We can continue etching out the drawer handle, the metal legs, and other supporting details by tracing over the design with the Knife tool. You can constrain each cut to your perpendicular axes by hitting X, Y, or Z after marking each point.

A few other options:

  • Mirroring each operation from the Properties panel ensures that everything stays completely symmetrical. Depending on your subject, you could also save some time by using a Mirror modifier to create the body itself.
  • The same can be said of the handle—use the Knife to add more geometry where you need it. Give it dimension with a simple Extrude command.
  • Adding more primitives is an obvious one. Be sure to Join them all together in Object Mode after everything is in place.
  • Your Snap options can also be used to model with ease and precision.

Experiment and see what works for you; other tools like Edge Loops and Spin may also come in handy, depending on what you're modeling. Remove all the extra faces these operations leave you with, and you're ready to move on.

Step 5: Clean Up the Model

Once you've got all of your geometry laid out, you can start adding in more detail.

Before getting ahead of ourselves, you might need to clean the mesh up, removing oddball geometry and confirming that all of your Normals are facing the right way out.

Cleaning up a mesh in Blender.

While still in Edit Mode, use the Mesh dropdown for all of your Clean Up tools. We used Limited Dissolve here to remove extra edges that weren't doing anything for us.

  • Delete Loose eliminates free-floating geometry.
  • Decimate Geometry does what it can to reduce the complexity of the 3D model while impacting its shape minimally, although it may sometimes yield unexpected results.
  • Fill Holes works a lot like the Fill command, only with the entire model.

Now, you can start on things like rounding edges, adorning curves, and details like the feet of the table.

Related: How to Split a Mesh in Blender

Step 6: Add Detail to the Model

Adding detail to a model in Blender.

For this model, we really only have straight edges to deal with, aside from this curved handle. You might have more luck in Sculpt Mode for natural and organic shapes like plants, animals, and human beings.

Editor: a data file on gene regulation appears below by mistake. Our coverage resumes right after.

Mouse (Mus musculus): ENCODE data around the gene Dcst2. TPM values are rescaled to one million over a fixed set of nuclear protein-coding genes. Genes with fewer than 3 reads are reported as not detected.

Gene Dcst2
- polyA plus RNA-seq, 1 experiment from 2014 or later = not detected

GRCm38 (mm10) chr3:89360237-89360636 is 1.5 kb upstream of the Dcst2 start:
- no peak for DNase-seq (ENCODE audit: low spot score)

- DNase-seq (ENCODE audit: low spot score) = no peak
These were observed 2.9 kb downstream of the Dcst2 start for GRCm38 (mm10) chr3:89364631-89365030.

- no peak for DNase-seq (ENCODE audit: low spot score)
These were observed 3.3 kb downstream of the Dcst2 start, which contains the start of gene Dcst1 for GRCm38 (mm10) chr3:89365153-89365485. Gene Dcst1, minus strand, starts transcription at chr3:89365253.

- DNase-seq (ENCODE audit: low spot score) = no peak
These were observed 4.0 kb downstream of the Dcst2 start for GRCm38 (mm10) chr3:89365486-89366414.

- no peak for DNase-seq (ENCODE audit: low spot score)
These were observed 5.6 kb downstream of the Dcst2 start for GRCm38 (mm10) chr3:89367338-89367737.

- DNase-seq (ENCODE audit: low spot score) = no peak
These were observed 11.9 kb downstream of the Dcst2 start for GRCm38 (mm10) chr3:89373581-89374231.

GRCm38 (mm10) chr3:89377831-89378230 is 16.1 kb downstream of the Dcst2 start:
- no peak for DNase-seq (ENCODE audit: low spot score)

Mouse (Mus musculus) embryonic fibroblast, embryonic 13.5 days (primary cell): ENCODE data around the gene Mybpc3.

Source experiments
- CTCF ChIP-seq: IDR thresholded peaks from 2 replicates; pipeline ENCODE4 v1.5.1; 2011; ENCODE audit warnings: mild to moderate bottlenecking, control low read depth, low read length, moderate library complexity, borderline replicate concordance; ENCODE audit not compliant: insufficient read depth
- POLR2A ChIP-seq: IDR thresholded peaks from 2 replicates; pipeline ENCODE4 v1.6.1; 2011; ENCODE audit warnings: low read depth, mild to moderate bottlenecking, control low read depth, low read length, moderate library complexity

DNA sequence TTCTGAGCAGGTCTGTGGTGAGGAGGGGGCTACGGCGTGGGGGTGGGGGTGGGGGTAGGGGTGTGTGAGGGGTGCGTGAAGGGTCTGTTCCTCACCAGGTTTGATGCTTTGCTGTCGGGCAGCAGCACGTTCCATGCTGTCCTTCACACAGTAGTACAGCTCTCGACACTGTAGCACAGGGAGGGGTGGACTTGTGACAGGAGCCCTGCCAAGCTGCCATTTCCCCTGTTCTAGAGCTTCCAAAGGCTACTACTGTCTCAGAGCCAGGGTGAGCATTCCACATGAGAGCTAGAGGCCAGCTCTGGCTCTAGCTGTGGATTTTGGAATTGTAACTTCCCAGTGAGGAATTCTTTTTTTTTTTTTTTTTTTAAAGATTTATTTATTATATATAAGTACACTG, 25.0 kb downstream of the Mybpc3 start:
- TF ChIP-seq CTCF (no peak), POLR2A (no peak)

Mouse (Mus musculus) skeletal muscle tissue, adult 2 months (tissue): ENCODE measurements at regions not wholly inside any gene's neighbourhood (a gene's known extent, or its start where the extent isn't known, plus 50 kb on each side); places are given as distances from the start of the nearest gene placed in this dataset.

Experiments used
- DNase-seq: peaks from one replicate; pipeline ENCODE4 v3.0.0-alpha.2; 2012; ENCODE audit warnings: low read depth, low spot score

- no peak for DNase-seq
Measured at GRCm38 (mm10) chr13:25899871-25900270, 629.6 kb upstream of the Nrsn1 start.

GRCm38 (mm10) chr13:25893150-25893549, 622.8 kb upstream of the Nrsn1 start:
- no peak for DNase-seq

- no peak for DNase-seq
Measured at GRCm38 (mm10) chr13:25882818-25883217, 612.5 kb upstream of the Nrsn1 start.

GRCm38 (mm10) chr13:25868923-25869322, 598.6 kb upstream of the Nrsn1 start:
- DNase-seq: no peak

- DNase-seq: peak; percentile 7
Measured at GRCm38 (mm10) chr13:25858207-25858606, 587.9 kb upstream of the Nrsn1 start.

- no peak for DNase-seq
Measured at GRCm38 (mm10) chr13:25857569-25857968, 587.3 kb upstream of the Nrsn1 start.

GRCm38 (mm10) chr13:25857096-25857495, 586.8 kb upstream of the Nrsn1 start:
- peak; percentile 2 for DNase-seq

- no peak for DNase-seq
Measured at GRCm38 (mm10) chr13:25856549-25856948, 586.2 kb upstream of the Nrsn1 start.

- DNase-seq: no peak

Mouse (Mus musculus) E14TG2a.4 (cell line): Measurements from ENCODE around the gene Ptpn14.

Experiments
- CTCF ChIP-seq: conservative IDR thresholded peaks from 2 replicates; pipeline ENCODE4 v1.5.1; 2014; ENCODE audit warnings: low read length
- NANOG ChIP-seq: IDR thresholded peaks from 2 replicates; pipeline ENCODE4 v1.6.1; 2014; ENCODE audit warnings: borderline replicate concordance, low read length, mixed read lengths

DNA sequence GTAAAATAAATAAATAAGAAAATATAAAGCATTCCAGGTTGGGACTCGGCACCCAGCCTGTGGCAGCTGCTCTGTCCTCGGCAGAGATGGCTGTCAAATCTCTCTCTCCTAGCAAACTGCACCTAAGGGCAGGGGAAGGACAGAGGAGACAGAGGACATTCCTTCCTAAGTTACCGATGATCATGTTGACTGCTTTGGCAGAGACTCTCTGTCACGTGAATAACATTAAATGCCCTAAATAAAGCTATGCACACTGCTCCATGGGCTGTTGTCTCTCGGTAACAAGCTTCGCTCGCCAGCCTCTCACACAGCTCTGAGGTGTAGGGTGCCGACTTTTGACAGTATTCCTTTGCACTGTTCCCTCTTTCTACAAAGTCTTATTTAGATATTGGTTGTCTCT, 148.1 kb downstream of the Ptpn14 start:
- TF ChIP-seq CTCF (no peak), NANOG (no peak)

There's still plenty that you can do in Edit Mode in terms of refinement, however:

  • Simple operations and translations that take your vertices and edges off-axis can be used to add details like the diagonals underneath the body of the end table.
  • Subdivisions can be used to add a curve to the top of the drawer's handle, or even to create rounded feet for the bottom.
  • We can enhance the frame around the drawer by adding depth at each diagonal corner.
  • Using Proportional Edit mode while moving any part of the model will help you create natural, appealing curves and transition from one part of the model to another.

Once you've achieved your goal, feel free to get creative. Half of the fun in 3D modeling is taking control of your subject once you've mastered the basics.

A basic 3D model of a table.

Our advice is to make the end table that you want to see in your own bedroom. There is no limit to what you can do.

Related: Working With UVs in Blender: A Walkthrough for Beginners

Model Anything From Reference in Blender

We've only covered the bare-bones basics of modeling with reference images in Blender. If you can follow along with this approach, though, you can adapt the workflow to literally any subject that you can find a clear reference photo of.

Little compares to the feeling of really nailing the foundation of a 3D model. Whether your ultimate goal is perfect realism or something a bit more imaginative, creating a Blender model from reference will often be a great place to start.